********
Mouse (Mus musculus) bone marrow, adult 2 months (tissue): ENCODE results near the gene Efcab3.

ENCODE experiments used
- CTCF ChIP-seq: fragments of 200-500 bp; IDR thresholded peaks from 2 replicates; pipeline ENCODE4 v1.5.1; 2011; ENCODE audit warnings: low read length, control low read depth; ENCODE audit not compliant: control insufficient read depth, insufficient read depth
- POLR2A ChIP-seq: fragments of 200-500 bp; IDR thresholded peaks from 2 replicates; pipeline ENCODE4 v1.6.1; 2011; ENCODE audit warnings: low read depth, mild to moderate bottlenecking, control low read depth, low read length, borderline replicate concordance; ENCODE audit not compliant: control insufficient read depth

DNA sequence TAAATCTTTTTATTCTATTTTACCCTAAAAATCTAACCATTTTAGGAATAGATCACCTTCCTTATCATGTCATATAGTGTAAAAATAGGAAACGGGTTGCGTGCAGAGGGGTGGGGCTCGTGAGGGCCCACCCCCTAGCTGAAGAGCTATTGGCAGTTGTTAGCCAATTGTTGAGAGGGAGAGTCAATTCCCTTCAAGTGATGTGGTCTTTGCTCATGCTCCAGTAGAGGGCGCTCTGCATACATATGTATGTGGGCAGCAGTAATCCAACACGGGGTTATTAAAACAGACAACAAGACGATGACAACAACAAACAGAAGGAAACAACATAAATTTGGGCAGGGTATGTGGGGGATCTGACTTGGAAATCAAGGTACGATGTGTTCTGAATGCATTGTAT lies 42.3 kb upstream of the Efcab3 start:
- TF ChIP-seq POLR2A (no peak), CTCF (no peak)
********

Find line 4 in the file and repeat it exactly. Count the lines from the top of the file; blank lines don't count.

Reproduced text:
- POLR2A ChIP-seq: fragments of 200-500 bp; IDR thresholded peaks from 2 replicates; pipeline ENCODE4 v1.6.1; 2011; ENCODE audit warnings: low read depth, mild to moderate bottlenecking, control low read depth, low read length, borderline replicate concordance; ENCODE audit not compliant: control insufficient read depth